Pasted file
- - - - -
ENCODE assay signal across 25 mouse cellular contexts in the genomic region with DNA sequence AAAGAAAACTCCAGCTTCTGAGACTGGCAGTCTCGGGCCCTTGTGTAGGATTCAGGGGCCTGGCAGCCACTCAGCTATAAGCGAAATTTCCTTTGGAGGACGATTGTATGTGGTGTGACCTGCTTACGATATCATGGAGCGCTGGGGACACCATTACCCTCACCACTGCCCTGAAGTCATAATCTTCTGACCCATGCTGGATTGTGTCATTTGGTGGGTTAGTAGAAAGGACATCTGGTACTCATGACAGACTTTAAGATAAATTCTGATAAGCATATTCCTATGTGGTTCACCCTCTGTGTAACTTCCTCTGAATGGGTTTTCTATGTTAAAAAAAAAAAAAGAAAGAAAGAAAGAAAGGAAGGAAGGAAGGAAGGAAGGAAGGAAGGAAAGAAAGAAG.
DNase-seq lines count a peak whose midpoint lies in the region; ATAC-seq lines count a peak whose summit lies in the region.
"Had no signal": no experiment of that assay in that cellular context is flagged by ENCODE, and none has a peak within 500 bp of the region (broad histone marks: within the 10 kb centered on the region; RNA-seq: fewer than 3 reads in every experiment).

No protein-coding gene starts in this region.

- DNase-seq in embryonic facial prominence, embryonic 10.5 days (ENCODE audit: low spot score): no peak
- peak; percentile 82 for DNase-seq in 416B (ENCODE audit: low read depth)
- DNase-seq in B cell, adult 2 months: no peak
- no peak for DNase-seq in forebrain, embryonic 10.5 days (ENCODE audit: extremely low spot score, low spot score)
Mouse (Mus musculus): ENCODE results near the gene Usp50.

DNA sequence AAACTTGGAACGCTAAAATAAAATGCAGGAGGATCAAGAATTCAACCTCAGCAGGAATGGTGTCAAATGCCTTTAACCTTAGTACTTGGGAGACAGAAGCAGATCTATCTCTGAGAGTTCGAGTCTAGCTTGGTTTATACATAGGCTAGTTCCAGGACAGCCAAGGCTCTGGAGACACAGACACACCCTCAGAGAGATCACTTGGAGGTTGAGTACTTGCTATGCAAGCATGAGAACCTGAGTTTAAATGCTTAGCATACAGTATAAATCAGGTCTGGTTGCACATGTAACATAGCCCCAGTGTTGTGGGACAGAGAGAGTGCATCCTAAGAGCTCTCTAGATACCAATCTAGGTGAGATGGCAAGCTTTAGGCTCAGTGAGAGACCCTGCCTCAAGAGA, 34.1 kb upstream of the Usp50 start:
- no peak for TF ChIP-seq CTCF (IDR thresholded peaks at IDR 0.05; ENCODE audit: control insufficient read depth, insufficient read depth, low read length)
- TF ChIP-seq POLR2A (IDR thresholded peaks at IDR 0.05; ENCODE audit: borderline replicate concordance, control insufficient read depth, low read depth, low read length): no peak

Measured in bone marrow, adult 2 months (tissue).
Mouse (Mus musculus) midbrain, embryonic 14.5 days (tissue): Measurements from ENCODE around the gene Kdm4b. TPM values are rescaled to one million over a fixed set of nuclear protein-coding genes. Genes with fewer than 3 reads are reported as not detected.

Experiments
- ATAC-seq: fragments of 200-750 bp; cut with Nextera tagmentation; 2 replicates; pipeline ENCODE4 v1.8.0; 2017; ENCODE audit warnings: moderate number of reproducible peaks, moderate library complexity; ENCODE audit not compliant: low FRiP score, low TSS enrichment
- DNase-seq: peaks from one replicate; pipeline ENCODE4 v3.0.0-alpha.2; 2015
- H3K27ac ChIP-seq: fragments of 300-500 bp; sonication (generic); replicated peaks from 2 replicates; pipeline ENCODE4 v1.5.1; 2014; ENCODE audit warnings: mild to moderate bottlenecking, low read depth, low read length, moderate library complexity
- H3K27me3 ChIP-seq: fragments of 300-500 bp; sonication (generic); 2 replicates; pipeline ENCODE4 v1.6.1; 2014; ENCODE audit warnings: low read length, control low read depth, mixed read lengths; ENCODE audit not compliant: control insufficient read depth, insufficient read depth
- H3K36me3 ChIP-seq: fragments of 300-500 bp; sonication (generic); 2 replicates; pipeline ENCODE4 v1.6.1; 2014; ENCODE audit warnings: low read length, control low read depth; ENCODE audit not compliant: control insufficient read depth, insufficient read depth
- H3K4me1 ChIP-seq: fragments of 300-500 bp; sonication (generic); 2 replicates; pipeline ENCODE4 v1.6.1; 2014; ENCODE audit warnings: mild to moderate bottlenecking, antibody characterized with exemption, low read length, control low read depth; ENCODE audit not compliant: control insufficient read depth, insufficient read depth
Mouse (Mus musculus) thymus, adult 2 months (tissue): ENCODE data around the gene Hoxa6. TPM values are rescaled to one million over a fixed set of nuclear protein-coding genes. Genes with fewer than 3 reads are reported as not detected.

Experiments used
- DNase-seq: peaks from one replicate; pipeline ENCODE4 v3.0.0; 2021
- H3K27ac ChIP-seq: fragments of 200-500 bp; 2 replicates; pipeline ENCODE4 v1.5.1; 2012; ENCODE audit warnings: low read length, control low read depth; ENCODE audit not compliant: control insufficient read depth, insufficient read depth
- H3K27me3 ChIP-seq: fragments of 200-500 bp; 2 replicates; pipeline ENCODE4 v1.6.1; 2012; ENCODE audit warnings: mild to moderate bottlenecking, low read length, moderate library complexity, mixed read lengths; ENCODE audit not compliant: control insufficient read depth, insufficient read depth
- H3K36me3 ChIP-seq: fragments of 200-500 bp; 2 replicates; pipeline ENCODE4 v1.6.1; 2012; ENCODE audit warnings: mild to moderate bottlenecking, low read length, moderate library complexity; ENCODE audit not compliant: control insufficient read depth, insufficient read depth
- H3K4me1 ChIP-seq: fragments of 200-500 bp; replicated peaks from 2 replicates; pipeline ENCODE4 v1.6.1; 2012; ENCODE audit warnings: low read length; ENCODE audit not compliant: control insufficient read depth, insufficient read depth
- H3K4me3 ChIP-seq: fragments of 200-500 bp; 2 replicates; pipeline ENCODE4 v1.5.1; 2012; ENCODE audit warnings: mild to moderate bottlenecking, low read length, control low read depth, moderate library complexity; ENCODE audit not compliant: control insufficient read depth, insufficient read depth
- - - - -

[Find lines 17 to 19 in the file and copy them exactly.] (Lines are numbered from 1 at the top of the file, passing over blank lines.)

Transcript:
- DNase-seq: peaks from one replicate; pipeline ENCODE4 v3.0.0-alpha.2; 2015
- H3K27ac ChIP-seq: fragments of 300-500 bp; sonication (generic); replicated peaks from 2 replicates; pipeline ENCODE4 v1.5.1; 2014; ENCODE audit warnings: mild to moderate bottlenecking, low read depth, low read length, moderate library complexity
- H3K27me3 ChIP-seq: fragments of 300-500 bp; sonication (generic); 2 replicates; pipeline ENCODE4 v1.6.1; 2014; ENCODE audit warnings: low read length, control low read depth, mixed read lengths; ENCODE audit not compliant: control insufficient read depth, insufficient read depth